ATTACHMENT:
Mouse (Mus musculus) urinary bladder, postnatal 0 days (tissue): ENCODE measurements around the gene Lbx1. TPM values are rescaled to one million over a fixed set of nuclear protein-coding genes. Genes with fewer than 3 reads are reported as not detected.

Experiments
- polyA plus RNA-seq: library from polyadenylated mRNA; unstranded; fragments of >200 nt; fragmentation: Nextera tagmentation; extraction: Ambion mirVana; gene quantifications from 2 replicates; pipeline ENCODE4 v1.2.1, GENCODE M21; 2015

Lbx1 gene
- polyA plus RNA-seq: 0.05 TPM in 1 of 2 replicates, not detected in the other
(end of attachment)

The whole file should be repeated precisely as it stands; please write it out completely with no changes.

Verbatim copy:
Mouse (Mus musculus) urinary bladder, postnatal 0 days (tissue): ENCODE measurements around the gene Lbx1. TPM values are rescaled to one million over a fixed set of nuclear protein-coding genes. Genes with fewer than 3 reads are reported as not detected.

Experiments
- polyA plus RNA-seq: library from polyadenylated mRNA; unstranded; fragments of >200 nt; fragmentation: Nextera tagmentation; extraction: Ambion mirVana; gene quantifications from 2 replicates; pipeline ENCODE4 v1.2.1, GENCODE M21; 2015

Lbx1 gene
- polyA plus RNA-seq: 0.05 TPM in 1 of 2 replicates, not detected in the other